If a breastfeeding mother's breasts harden in the first few weeks or as the breastfeeding continues, then a Milk congestion exist. This shows up in a hardened, hot and painful chest. In addition, complaints such as fatigue, headache and body aches or fever can be added.
Milk congestion occurs in many mothers while breastfeeding. In most cases, this is the case shortly after the birth, the breastfeeding relationship is still very fresh and the baby has not yet found the optimal sucking technique.
If the breast is not completely emptied while breastfeeding, milk will remain. This cannot drain, which creates a blockage in the milk ducts. Such a blockage is uncomfortable and can also cause pain. Most of the time, milk congestion occurs at the beginning of the breastfeeding period, when the mother's breast produces a lot of milk due to the leakage of milk.
This can usually not be completely drunk by the infant. But even after a few months, milk congestion can still occur. It is often enough if the baby only overslepts one meal and the breasts begin to tighten. Hardened areas can then also be felt, which feel like a small warm lump. A milk congestion should not be confused with the preliminary stage to mastitis (breast inflammation), in which the tissue around the milk duct is swollen and thus presses on it and prevents the milk flow.
Several glandular lobes make up the mammary gland. These glandular lobes consist of milk-forming vesicles and a network of milk ducts. The milk flows from here to the nipple. A milk blockage occurs when these milk ducts are blocked and therefore not completely emptied. There is an increase in pressure in the milk ducts, which is associated with tension and pain.
The causes for such a blockage are very diverse. First of all, a lack of milk ejection reflex can lead to milk congestion. Normally, the mother's body releases the hormone oxytocin. As soon as the child sucks on the breast, the milk flows. However, physical exertion or stress or exhaustion can impair the milk delivery reflex and the milk can build up.
Furthermore, excessive milk production can also be the cause. This produces more milk than the baby actually needs. An imbalance usually arises when an infant suddenly falls asleep and no longer needs a nightly meal or a milk meal is replaced with porridge. So the amount of milk increases while the amount you drink decreases. Normally this regulates itself quickly.
The most classic cause of a milk congestion are usually mechanical disabilities. The reasons for this are incorrect application or incorrect suction as well as short and infrequent breastfeeding meals. The breast cannot be completely emptied this way. Sometimes a bra that is too small or clothing that is too tight can block the flow of milk.
In addition, some women are more prone to breastfeeding problems, which then increases the risk of milk congestion. This is the case, for example, with mothers of multiple births or with women who have previously had breast surgery.
Milk congestion occurs in many mothers while breastfeeding. In most cases, this is the case shortly after the birth, the breastfeeding relationship is still very fresh and the baby has not yet found the optimal sucking technique. The milk ducts are therefore not completely emptied.
Classic signs of a blocked breast are local chest pain, induration and small palpable nodules in the breast or small and white blisters on the nipple. The chest is also excessively plump and warm to hot, and the nipples are very sensitive to touch. The skin on the chest may also be reddened and the temperature slightly increased, but general well-being is not impaired.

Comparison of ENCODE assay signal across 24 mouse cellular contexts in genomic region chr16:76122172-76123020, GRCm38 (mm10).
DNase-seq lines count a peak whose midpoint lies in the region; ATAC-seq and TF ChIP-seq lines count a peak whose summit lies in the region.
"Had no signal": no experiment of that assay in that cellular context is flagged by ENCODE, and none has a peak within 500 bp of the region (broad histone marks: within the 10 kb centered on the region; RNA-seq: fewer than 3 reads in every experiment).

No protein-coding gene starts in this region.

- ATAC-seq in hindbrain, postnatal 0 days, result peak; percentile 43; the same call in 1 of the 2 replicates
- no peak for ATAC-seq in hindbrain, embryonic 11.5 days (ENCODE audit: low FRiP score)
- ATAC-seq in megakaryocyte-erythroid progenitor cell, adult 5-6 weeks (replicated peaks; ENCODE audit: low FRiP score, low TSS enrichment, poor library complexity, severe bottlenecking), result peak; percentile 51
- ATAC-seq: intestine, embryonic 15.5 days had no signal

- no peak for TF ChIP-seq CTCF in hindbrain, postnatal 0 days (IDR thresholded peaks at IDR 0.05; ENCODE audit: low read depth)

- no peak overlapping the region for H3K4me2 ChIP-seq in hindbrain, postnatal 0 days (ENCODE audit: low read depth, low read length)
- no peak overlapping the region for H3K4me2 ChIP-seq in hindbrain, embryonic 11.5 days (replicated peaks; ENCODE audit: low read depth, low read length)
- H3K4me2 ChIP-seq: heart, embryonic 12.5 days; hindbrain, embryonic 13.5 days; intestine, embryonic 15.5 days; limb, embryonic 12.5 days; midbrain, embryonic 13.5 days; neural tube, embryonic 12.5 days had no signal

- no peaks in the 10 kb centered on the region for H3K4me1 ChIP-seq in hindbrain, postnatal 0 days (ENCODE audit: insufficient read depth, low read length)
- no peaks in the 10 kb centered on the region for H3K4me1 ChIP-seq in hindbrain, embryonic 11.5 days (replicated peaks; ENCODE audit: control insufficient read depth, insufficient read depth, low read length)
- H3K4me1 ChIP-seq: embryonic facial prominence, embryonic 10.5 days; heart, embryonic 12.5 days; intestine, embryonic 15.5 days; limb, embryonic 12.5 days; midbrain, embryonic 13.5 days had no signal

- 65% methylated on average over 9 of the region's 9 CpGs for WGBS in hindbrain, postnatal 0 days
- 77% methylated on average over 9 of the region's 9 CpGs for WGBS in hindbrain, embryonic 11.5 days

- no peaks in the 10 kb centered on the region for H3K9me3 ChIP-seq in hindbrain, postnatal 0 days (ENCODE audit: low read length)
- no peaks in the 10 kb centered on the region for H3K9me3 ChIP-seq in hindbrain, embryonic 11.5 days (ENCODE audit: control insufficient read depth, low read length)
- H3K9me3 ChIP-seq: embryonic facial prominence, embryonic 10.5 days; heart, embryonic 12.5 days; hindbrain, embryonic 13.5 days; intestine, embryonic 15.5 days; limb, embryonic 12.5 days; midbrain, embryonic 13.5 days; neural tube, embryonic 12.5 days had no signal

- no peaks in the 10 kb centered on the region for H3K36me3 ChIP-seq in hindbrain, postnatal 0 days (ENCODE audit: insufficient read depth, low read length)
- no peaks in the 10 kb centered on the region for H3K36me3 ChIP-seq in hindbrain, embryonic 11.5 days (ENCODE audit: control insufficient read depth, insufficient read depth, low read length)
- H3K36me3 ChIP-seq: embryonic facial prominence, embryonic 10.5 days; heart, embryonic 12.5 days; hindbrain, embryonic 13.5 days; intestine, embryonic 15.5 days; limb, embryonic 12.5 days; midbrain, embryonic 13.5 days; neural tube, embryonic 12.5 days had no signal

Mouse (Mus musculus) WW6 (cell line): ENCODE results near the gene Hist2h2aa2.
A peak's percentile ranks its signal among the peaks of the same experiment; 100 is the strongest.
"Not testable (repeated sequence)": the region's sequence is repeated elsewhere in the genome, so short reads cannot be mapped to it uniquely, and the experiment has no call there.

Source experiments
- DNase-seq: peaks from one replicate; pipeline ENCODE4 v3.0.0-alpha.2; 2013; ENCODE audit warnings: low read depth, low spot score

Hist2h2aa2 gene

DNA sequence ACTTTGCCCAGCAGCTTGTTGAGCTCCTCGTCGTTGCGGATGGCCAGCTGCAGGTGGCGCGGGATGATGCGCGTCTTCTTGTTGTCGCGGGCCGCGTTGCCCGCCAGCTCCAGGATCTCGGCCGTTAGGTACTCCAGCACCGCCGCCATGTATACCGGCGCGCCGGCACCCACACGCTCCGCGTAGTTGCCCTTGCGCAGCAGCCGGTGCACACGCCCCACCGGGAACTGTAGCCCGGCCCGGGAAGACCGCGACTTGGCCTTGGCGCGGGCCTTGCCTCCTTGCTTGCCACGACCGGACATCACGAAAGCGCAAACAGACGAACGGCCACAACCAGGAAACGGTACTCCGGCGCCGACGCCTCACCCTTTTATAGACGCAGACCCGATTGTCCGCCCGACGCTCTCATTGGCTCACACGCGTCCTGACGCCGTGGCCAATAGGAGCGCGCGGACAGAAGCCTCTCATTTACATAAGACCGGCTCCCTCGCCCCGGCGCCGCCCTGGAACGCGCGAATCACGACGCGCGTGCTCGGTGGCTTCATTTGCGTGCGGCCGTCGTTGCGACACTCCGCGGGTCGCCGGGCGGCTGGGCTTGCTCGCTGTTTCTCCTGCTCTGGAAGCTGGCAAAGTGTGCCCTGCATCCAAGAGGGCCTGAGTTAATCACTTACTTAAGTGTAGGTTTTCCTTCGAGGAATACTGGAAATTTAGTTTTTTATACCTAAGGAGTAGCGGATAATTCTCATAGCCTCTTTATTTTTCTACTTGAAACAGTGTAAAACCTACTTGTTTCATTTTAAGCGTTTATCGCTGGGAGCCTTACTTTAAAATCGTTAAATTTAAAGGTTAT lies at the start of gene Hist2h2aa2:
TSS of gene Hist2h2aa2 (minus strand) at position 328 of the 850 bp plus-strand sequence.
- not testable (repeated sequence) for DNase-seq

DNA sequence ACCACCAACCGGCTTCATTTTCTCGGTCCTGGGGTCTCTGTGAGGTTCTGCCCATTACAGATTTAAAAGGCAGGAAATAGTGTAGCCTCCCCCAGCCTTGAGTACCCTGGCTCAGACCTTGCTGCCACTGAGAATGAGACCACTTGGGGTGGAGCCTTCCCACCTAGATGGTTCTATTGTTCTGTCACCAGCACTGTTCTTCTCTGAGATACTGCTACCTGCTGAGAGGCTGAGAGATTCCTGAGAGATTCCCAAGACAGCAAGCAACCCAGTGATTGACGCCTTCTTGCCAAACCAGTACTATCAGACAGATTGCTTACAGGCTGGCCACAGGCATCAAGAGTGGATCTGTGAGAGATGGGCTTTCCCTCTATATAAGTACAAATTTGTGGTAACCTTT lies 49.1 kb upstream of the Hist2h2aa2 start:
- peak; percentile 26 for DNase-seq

If the blocked milk remains untreated and the breast is still not completely emptied, a breast infection can result. Germs that multiply in pent-up breast milk are usually responsible for this. But even without germs, an infection can develop in the milk ducts. This happens when breast milk gets into the tissues around the breast, causing inflammation. A breast infection caused by bacteria (e.g. Staphylococcus aureus) is accompanied by a fever of up to 40 degrees Celsius and causes flu-like symptoms.
Sore nipples can occur if the milk becomes blocked. Through the sore nipples, in turn, due to stronger suction, germs from the mouth and throat of the baby can get through the sore spots into the breast, where the nipples then become inflamed.
One problem with breast inflammation resulting from a blocked milk is that the milk has a different taste and it can happen that the infant stops drinking or refuses to breastfeed after just a few puffs. To avoid further pain, the breast should then be emptied by pumping.
If the pain becomes stronger with a blocked milk or if there is still no improvement after two days and the affected areas are swollen, warm and reddened, the breastfeeding mother should see a doctor. This is especially important if there is a deterioration in the general condition, headache and body aches, fever and chills. In this case, the blocked milk has already developed into breast inflammation.Therefore, in the event of complaints: Better to see a doctor too much to avoid such mastitis.
Milk congestion can usually be diagnosed quite easily on the basis of a detailed anamnesis and a physical examination. As part of the anamnesis, questions are asked about the complaints. During the physical examination, the affected breast is palpated very carefully in order to cause the patient as little pain as possible.
The doctor will also ask about possible psychological stress in order to research a possible cause of the blocked milk. During the diagnosis, an additional examination is carried out to determine whether there are any signs of the development of a breast infection. In this context, in the event of symptoms such as fever and chills, a further examination to rule out puerperal fever immediately after delivery makes sense, because this can be life-threatening if treatment is not taken.